Sunja and her mother are rescued by one of their boarders, Isak, a Korean Christian minister who offers to marry her and take her to Japan with him where he has a job as a minister waiting for him. He will raise her child as his and give him a name.

The book is a beautiful, fascinating read that details many generations. Like many of the other reviewers, I loved the first 50-60% of the book. The love story, the struggles, the tragedies, the experiences they had in Japan during World War 2 were all really interesting to read! But the last 1/3 of the book dragged on a bit. I didn’t care as much about the newer generations of the family. I felt like that could have been left out or edited down more.

Despite that, I loved the book. The racism, the poverty, the way the Japanese looked down on the Koreans were all very interesting (and new to me) to read.

 

4 ) That Kind of Mother by Rumaan Alam

This was an interesting, different book. The book takes place in the mid-80’s. Rebecca is a new mother. She’s probably suffering from PPD and feeling overwhelmed. Breastfeeding is difficult, her British husband works for the Embassy and is gone a lot. She’s a poet but after becoming a mother, feels lost.

“Just because something is natural doesn’t mean it’s easy.”

“You need to try something. Talk therapy. SSRIs. Meditation. This isn’t helping anyone, or it’s helping them but not you. You can’t disappear into motherhood. It’s not good for you. And I can see that’s what you’re doing. You’ve vanished.”

They decide to hire a nanny, Priscilla, to help out. Priscilla is African American, a few years older than Rebecca, and works for La Leche League and used to be a nanny.

Rebecca is a wealthy white woman that lives in a bubble. She came across as very much oblivious about everything. Money. Race. Privilege. Everything. She just seemed to live in denial. Having Priscilla in her life seemed to help her with her undiagnosed PPD and Rebecca slowly opens her eyes to racism.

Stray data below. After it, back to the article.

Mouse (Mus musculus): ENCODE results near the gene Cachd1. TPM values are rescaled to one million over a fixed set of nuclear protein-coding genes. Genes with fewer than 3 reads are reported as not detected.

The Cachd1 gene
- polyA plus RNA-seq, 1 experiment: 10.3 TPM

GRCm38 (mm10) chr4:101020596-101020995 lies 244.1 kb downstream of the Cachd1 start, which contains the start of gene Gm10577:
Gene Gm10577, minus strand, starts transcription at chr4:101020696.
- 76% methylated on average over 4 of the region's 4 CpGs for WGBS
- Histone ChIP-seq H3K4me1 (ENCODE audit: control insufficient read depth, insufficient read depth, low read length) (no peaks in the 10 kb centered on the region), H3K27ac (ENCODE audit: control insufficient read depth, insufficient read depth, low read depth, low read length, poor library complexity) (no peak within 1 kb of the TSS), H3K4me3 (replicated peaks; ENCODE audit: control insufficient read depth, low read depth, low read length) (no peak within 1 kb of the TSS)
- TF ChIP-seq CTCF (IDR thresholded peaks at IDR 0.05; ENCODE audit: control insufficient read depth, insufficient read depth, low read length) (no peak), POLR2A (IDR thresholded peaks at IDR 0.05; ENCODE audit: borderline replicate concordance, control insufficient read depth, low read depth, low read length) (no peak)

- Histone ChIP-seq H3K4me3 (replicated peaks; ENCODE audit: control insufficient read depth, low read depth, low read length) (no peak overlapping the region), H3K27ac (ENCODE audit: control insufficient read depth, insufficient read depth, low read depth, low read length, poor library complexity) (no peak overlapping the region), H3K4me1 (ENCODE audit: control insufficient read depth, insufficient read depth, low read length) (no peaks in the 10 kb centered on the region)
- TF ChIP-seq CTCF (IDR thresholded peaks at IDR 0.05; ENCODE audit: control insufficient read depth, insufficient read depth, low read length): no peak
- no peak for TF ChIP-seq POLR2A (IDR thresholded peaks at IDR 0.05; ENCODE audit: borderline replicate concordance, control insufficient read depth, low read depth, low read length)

“A movie with only one black person, and she’s a servant. You don’t think Priscilla thinks of herself as our servant?”

Her mother-in-law makes this comment:

“I’ve noticed your girl sits with you. When you’re having your lunch.” Elizabeth’s smile was inscrutable. “That wouldn’t have been done, in my day.”

It was very uncomfortable. But Rebecca, even though she’s aware that it’s racist, doesn’t speak up. That’s the common theme in the book.

Then Priscilla announces that she’s pregnant. Rebecca is worried Priscilla will quit. Rebecca lives in denial again and is convinced that Priscilla will continue to be her nanny once she has her own child. When Priscilla unexpectedly dies in childbirth, Rebecca decides to adopt her son, Andrew. And now Rebecca has to figure out how to raise a black son when you are clueless and white.

“You can’t spend your life feeling guilty about your being white and his being black, about you being alive and her being dead.”

One of the most difficult parts of the book was towards the end, when Andrew was around 10 years old. Priscilla’s adult daughter, Cheryl, and her husband Ian, told oblivious Rebecca about how to protect Andrew because he’s almost a black teenage boy. Even though the story was taking place in the late 90’s at this point, it was very relevant to the police shootings that are happening now.

“Black kids don’t get to be kids much longer than twelve, really.”

Overall, it was a good book. I liked Priscilla. I liked that Rebecca adopted Andrew and I liked that the book tackled some of the topics of race. I felt like it just touched the tip of the iceberg of race, though, and I didn’t feel like Rebecca ever got a clue and understood her privilege. That was the only flaw for me.